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Biological Chemistry

Exploring The Molecular Basis Of “Runner’s High”

Neuroscience: Exercise-induced endocannabinoids decrease anxiety and pain perception in mice, study suggests

by Judith Lavelle
October 8, 2015 | APPEARED IN VOLUME 93, ISSUE 40

JOY RUN
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Mice can display symptoms of “runner’s high”—less anxiety and a diminished ability to feel pain—study suggests.Mice can display symptoms of “runner’s high”—less anxiety and a diminished ability to feel pain—study suggests.
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Mice can display symptoms of “runner’s high”—less anxiety and a diminished ability to feel pain—study suggests.Mice can display symptoms of “runner’s high”—less anxiety and a diminished ability to feel pain—study suggests.

After aerobic exercise, some people experience a “runner’s high”: a feeling of euphoria and reduced anxiety along with a lessened ability to feel pain. For decades, scientists associated this with an increased level in the blood of β-endorphins, opioid peptides thought to elevate mood.

Now, German researchers have shown the brain’s endocannabinoid system—also affected by marijuana’s Δ9-tetrahydrocannabinol (THC)—may play a role in producing runner’s high, at least in mice (Proc. Natl. Acad. Sci. USA 2015, DOI: 10.1073/pnas.1514996112).

The researchers turned to the endocannabinoid system because endorphins can’t pass through the blood-brain barrier, says team member Johannes Fuss, who’s now at University Medical Center Hamburg-Eppendorf. But an endocannabinoid called anandamide—found at high levels in people’s blood after running—can reach the brain and trigger a high. “Yet no one had investigated the effects of endocannabinoids on behavior after running,” Fuss says.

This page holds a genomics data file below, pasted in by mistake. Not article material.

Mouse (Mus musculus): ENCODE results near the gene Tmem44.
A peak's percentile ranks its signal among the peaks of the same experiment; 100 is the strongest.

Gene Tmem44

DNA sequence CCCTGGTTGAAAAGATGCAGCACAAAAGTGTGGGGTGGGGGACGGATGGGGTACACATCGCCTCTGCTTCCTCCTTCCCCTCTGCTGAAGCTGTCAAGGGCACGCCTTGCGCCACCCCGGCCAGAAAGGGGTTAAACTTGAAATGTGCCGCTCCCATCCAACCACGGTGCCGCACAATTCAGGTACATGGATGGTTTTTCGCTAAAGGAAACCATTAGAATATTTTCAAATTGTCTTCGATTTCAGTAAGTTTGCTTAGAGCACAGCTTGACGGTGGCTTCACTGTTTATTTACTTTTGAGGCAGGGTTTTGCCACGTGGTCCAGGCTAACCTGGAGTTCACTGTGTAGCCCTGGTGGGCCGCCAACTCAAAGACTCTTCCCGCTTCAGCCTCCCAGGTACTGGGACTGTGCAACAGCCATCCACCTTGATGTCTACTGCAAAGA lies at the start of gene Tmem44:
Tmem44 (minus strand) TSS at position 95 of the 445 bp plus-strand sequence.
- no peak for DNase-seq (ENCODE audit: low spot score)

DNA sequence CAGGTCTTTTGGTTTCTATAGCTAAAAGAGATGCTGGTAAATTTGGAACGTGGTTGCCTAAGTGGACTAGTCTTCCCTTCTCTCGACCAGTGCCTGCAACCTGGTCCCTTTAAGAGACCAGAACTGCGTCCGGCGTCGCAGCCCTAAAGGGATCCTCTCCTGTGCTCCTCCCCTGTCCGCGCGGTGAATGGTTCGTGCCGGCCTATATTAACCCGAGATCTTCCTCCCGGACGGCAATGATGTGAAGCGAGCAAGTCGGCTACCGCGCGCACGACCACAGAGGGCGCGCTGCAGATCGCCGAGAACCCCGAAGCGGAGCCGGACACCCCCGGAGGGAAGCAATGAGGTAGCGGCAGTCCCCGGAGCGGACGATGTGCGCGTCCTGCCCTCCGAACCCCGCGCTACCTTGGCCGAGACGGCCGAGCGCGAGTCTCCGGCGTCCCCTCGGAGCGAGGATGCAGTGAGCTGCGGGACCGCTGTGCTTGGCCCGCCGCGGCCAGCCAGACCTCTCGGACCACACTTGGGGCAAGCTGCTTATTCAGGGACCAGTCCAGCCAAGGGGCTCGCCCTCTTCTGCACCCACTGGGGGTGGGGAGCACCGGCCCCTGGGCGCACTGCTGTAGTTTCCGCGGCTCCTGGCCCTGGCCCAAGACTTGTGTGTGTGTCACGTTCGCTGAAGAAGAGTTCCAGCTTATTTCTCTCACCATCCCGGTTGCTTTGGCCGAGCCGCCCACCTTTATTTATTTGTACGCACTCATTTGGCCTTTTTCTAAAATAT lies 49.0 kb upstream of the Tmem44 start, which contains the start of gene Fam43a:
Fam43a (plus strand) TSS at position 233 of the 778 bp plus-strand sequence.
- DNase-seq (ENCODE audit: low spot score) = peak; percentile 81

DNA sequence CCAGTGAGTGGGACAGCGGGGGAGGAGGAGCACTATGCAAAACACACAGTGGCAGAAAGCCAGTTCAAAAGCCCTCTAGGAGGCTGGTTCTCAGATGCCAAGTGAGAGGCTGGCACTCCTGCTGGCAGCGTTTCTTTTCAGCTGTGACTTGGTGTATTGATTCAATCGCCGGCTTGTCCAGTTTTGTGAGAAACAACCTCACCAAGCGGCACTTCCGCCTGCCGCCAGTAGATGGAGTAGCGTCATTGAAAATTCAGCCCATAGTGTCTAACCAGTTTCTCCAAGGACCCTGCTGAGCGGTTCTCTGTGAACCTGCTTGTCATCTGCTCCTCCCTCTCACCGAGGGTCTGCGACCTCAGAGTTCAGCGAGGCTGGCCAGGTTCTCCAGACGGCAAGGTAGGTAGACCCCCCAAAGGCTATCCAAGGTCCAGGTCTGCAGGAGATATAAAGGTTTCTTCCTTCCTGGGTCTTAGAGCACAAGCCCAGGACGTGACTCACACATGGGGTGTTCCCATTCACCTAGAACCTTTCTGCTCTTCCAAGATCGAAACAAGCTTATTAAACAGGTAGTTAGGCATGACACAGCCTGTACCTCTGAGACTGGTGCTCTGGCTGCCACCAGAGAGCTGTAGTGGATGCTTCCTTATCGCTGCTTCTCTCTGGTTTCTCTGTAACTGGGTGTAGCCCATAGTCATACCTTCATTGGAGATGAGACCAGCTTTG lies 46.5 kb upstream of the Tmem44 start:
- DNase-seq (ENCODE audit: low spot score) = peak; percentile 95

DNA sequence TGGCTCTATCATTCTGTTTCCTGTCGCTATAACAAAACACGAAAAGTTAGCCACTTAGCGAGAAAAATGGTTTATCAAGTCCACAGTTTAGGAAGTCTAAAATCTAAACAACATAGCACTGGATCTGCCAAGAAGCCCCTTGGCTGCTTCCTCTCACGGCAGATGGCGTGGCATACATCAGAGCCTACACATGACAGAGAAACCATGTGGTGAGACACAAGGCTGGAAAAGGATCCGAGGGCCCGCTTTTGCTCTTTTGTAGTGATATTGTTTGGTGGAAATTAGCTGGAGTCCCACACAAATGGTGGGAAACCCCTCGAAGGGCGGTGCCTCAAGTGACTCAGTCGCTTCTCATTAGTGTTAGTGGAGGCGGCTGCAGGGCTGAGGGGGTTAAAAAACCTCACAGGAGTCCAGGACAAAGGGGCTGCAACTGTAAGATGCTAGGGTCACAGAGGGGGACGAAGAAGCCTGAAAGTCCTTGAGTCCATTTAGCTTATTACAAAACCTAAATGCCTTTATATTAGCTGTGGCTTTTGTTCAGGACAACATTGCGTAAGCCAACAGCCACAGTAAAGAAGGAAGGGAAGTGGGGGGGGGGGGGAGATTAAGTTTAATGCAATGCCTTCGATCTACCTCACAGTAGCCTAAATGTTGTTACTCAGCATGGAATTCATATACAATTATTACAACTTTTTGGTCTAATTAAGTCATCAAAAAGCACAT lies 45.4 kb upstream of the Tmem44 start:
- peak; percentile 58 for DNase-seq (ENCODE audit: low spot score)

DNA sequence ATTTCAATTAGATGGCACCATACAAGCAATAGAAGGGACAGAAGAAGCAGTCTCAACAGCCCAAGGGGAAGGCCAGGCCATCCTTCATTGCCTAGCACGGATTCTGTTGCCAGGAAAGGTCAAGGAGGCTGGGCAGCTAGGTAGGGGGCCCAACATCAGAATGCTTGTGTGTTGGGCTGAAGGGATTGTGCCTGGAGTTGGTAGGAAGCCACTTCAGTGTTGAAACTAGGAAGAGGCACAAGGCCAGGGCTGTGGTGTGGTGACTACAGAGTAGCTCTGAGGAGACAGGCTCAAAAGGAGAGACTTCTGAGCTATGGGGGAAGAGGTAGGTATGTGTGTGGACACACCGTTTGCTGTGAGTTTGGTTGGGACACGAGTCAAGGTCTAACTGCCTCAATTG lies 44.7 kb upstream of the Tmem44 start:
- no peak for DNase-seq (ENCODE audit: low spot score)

The team split a group of mice into two sets: one that would run for five hours on an exercise wheel and one that would remain sedentary. Soon after their run, the rodents in the first set displayed far less anxious behavior than the sedentary set.

Similarly, mice in the running group had a higher pain tolerance than those in the sedentary group, as measured by their response to being placed on a hot plate.

Finally, the researchers performed these same experiments on mice given endocannabinoid or endorphin antagonists, which block cannabinoid and opioid receptors in the brain, respectively. The endorphin antagonists did not significantly affect results, but mice treated with endocannabinoid antagonists were still anxious and sensitive to pain despite having run for hours.

These findings suggest that endocannabinoids such as anandamide help cause runner’s high. “The authors have moved the field forward by providing such a complete view of how this key reward system is involved,” says David A. Raichlen, an expert in human brain evolution and exercise at the University of Arizona.

The researchers write that other key aspects of runner’s high, such as euphoria, are too subjective to study in a mouse model.

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Comments
Anthony Lott (October 11, 2015 3:06 PM)
Why did it take nearly thirty years for this to be published?!

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